VOL. 127 | NO. 45 | Tuesday, March 06, 2012
Work Begins On Cupcake, Wine Shop
By Andy Meek
Work is moving forward on a concept that’s been in the works for at least two years that would bring a cupcake and wine shop to Downtown’s South Main Historic Arts District.
Archer Custom Builders has filed a $125,077 building permit application for the shop’s property at 314 S. Main St., according to The Daily News Online, www.memphisdailynews.com.
Neil Armstrong, the property’s owner, also confirmed the project is moving forward.
He has not settled on a name yet for the cupcake and wine concept. It was originally to be called Red Velvet, with a tagline that promised “sophisticated and decadent” treats for anyone with a sweet tooth. Armstrong is considering Carrot as a new name, inspired by his love of the song “Carrot Cake and Wine” by the English rock group The Stereophonics.
“I’m not finalized on the name Carrot yet,” Armstrong said. “It’s just the latest name I’ve used for what is still the same concept. I’ve got to get the façade built out, and I’ve now got a contractor hired and that sort of thing.
“There’s going to be some pretty cool things happening with the façade, but it’s going to take a few months to get all the pieces built out.”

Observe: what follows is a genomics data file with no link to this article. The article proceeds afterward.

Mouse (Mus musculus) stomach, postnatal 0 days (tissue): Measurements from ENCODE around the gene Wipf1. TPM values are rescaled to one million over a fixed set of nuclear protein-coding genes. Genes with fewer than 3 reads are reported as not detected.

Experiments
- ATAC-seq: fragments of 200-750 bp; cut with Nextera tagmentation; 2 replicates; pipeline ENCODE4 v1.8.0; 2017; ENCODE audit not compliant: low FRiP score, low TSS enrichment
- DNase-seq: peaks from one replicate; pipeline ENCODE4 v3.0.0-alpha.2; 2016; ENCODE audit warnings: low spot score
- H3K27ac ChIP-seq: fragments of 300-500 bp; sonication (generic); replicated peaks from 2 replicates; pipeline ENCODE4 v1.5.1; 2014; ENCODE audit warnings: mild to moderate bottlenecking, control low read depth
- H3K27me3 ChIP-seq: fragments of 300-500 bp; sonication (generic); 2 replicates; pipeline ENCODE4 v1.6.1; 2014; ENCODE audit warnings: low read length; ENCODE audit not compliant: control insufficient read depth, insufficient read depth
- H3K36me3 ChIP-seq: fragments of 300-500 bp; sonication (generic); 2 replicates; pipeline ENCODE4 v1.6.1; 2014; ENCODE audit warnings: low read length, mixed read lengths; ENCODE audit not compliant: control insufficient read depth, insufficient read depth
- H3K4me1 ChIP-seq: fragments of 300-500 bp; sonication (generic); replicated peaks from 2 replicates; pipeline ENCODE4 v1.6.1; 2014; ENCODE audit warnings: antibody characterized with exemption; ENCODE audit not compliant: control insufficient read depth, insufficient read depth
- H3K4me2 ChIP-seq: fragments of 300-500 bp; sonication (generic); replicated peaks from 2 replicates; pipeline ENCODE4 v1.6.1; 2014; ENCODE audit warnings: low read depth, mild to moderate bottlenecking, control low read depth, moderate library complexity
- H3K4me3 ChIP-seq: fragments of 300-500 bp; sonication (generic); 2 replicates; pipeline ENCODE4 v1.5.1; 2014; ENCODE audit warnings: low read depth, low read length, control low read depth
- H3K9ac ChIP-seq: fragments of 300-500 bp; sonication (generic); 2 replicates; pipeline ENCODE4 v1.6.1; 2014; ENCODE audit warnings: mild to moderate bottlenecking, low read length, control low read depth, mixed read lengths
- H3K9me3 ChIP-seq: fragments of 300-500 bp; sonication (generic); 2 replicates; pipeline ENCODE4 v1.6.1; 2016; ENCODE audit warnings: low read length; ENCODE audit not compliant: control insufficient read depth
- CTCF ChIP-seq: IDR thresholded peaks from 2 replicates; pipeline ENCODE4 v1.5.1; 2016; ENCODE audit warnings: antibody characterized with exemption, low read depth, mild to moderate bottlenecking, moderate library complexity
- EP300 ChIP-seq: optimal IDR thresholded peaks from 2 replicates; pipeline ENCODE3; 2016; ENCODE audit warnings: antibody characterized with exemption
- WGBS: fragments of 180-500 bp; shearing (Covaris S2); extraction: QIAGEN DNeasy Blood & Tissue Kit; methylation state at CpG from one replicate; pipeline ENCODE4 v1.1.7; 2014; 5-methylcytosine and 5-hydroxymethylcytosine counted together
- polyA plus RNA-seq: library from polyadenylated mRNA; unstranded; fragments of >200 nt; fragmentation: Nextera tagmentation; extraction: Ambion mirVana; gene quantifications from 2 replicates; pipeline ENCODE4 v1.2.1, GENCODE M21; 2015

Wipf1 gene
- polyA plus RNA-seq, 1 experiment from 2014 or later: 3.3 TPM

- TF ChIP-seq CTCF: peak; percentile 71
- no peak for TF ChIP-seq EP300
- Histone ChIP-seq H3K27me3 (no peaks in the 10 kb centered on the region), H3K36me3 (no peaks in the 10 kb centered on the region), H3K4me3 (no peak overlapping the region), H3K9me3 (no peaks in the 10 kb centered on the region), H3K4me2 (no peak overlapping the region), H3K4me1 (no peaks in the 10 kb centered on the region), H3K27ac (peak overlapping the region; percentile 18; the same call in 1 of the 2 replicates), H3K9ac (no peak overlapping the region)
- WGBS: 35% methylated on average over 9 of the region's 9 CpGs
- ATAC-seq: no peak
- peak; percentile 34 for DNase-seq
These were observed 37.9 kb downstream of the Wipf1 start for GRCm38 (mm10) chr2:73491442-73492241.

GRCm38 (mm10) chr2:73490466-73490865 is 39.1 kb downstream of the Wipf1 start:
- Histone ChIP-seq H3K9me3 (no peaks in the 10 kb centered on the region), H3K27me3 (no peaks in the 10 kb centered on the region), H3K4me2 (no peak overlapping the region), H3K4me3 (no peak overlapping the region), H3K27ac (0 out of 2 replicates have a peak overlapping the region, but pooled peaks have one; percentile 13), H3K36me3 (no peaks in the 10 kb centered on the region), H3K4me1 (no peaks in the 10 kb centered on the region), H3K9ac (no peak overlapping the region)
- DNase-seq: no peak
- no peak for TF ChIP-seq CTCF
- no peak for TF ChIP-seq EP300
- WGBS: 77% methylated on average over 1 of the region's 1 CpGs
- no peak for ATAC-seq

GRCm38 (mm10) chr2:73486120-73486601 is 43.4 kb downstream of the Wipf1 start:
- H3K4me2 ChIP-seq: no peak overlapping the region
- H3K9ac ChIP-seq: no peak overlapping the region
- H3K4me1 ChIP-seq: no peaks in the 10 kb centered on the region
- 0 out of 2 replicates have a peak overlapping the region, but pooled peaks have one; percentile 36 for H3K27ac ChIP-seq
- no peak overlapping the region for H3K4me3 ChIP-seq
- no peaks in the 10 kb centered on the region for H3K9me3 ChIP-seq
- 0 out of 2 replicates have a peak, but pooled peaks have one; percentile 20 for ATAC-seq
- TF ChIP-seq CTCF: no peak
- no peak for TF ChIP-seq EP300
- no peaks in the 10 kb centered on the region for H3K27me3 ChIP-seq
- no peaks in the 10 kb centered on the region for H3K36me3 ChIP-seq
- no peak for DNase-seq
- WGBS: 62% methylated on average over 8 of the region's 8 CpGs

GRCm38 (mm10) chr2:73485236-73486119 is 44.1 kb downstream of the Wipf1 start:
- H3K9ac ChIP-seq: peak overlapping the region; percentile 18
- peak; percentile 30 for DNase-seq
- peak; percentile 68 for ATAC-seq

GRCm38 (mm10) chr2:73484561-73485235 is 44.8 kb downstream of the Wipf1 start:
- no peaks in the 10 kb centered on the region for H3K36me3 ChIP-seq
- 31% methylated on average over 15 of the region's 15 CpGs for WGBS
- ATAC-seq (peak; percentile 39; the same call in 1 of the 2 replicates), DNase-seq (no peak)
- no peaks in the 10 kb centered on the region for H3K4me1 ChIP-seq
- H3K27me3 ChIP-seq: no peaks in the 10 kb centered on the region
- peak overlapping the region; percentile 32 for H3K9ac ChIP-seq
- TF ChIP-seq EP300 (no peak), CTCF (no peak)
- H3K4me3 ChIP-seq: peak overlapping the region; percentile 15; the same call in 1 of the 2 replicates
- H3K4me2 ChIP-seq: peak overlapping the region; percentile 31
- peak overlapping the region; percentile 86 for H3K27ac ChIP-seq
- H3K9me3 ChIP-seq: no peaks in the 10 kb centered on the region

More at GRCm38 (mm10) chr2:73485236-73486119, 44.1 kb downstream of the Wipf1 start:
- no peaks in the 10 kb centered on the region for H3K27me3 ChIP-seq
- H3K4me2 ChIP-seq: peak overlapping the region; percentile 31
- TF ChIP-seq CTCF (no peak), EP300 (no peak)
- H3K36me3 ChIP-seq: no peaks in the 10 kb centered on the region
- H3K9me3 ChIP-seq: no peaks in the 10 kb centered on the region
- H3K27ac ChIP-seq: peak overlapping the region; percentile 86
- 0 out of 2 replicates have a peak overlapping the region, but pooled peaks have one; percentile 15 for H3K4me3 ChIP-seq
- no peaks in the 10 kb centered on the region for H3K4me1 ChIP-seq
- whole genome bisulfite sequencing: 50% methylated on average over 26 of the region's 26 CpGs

Plans submitted to one of the affiliate boards of the Downtown Memphis Commission in late 2010 showed such touches as a basement that would be available to host private events. Guests would enjoy selections from a menu like the “velvet and cream” (raspberry red velvet cake and cream cheese frosting) and the “not-so-shy” (French chocolate cake with milk chocolate ganache).
The owners told the Downtown agency they envisioned the business becoming sought out “for getting cupcakes after work to bring home to the family, getting a glass of wine expertly paired with a cupcake, planning a surprise celebration in our private area or getting an event catered with our sophisticated and decadent cupcakes.”
Armstrong’s plan got derailed when the chain Gigi’s Cupcakes threatened legal action, alleging that someone involved with the shop would be in violation of a non-compete agreement if the shop went forward. Armstrong said that agreement has expired and that there should be no issue now.
A development loan the Center City Development Corp. awarded to the shop in late 2010 is still valid, according to DMC president Paul Morris. He added Armstrong has been moving forward “slowly but surely.”
Armstrong doesn’t have an exact idea of when he envisions the shop opening. He estimates several more months, at the earliest.
“This is exactly what I wanted to do. Same exact business plan,” he said. “If it opens up in less than six months, I think I’d be doing well.”